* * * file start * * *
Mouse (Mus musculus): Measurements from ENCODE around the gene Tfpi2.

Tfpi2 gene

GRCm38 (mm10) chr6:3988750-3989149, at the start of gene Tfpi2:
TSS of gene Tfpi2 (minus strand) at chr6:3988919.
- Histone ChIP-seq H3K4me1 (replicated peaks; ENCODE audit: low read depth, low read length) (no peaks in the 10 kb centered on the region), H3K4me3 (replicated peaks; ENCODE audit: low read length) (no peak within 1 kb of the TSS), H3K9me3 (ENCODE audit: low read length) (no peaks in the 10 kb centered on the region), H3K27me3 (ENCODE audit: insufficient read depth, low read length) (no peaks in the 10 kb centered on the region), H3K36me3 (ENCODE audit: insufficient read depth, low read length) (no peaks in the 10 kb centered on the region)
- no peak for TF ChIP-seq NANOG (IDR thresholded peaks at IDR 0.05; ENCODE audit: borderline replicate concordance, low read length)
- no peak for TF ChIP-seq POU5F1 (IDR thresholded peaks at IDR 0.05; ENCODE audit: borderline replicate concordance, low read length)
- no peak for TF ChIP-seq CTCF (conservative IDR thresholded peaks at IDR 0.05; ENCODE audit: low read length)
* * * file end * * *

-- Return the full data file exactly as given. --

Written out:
Mouse (Mus musculus): Measurements from ENCODE around the gene Tfpi2.

Tfpi2 gene

GRCm38 (mm10) chr6:3988750-3989149, at the start of gene Tfpi2:
TSS of gene Tfpi2 (minus strand) at chr6:3988919.
- Histone ChIP-seq H3K4me1 (replicated peaks; ENCODE audit: low read depth, low read length) (no peaks in the 10 kb centered on the region), H3K4me3 (replicated peaks; ENCODE audit: low read length) (no peak within 1 kb of the TSS), H3K9me3 (ENCODE audit: low read length) (no peaks in the 10 kb centered on the region), H3K27me3 (ENCODE audit: insufficient read depth, low read length) (no peaks in the 10 kb centered on the region), H3K36me3 (ENCODE audit: insufficient read depth, low read length) (no peaks in the 10 kb centered on the region)
- no peak for TF ChIP-seq NANOG (IDR thresholded peaks at IDR 0.05; ENCODE audit: borderline replicate concordance, low read length)
- no peak for TF ChIP-seq POU5F1 (IDR thresholded peaks at IDR 0.05; ENCODE audit: borderline replicate concordance, low read length)
- no peak for TF ChIP-seq CTCF (conservative IDR thresholded peaks at IDR 0.05; ENCODE audit: low read length)